That was near the end of the year and mamma gave you a new pocket-book, perhaps, with a little coin, God bless her, in the pocket. And that pocket-book was for next year, you know; and, in that pocket-book you had to write down that sad day, Wednesday, January 24th, eighteen hundred and never mind what, when Dr. Birch's young friends were expected to re-assemble.

Ah me! Every person who turns this page over has his own little diary, in paper or ruled in his memory tablets, and in which are set down the transactions of the now dying year. Boys and men, we have our calendar, mothers and maidens. For example, in your calendar pocket-book, my good Eliza, what a sad, sad day that is – how fondly and bitterly rememhered — when your boy went off to his regiment, to India, to danger, to battle perhaps. What a day was that last day at home, when the tall brother sat yet amongst the family, the little ones round about him wondering at saddle-boxes, uniforms, sword-cases, gun-cases, and other wondrous apparatus of war and travel which poured in and filled the hall; the new dressing-case for the beard not yet grown; the great sword-case at which little brother Tom looks so admiringly! What a dinner that was, that last dinner, when little and grown children assembled together, and all tried to be cheerful! What a night was that last night, when the young ones were at roost for the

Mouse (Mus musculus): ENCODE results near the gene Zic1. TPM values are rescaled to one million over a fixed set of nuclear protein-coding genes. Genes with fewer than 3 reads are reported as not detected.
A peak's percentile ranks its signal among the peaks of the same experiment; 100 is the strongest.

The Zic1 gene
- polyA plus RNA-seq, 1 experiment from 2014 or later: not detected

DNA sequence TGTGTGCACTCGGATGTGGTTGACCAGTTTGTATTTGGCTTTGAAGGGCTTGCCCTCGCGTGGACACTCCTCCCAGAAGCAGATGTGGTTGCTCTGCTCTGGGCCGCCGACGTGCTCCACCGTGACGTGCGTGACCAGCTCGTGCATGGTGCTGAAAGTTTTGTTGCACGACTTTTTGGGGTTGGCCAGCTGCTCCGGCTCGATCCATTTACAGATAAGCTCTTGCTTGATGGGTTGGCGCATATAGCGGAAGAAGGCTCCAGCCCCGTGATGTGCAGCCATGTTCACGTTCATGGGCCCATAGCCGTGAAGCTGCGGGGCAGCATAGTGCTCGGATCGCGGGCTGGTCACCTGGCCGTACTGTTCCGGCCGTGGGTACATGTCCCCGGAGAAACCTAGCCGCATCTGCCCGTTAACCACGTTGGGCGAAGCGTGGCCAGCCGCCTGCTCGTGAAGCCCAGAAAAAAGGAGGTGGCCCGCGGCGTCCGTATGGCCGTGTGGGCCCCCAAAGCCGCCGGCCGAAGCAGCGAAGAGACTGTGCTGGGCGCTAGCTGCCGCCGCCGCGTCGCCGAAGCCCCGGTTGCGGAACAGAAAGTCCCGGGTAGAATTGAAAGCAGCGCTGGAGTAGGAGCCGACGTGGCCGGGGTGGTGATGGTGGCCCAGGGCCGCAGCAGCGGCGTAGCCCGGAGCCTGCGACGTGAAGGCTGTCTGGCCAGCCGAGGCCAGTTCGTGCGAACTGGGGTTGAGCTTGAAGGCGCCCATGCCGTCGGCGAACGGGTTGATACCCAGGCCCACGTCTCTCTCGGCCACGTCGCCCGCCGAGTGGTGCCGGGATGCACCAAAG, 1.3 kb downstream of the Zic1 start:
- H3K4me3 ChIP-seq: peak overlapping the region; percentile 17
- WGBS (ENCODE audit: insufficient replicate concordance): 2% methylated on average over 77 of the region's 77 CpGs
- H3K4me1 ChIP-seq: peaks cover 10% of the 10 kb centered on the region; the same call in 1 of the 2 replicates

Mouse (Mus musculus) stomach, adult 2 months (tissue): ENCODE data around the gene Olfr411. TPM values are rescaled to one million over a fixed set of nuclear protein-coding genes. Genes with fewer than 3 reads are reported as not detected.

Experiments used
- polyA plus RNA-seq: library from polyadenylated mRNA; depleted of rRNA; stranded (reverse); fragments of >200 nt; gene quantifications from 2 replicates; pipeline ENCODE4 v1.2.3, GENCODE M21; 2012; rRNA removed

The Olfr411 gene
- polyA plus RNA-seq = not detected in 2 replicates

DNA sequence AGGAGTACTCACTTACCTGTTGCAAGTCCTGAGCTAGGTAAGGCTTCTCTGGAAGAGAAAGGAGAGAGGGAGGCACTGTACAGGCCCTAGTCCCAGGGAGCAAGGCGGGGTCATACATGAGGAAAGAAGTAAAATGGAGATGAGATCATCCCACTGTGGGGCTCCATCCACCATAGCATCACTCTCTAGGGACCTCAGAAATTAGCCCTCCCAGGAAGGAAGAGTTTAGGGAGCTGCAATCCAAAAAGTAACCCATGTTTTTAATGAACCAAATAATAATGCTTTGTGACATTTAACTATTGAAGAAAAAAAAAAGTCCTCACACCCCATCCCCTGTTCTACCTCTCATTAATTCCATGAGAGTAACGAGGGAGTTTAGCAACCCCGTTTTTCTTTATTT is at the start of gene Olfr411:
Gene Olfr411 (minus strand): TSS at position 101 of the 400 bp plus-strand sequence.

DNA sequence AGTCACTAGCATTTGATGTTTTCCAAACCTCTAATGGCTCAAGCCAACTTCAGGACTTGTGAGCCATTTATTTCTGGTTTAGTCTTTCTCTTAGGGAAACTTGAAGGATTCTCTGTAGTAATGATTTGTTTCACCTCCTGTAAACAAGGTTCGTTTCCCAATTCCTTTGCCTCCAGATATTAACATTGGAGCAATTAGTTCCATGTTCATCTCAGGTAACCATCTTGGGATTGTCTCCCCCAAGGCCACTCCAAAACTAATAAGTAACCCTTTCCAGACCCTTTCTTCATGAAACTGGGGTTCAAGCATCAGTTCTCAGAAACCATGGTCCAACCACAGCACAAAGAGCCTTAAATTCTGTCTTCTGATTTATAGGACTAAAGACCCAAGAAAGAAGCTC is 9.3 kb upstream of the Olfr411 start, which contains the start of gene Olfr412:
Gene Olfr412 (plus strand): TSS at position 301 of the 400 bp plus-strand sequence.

no more.

last time together under the same roof, and the mother lay alone in her chamber counting the fatal hours as they tolled one after another, amidst her tears, her watching, her fond prayers. What a night that was, and yet bow quickly the melancholy dawn came! Only too soon the sun rose over the houses. And now in a moment more the city seemed to wake. The house began to stir. The family gathers together for the last meal. For the last time in the midst of them the widow kneels amongst her kneeling children, and falters a prayer in which she commits her dearest, her eldest born, to the care of the Father of all. O night, what tears you hide - what prayers you hear! And so the nights pass and the days succeed, until that one comes when tears and parting shall be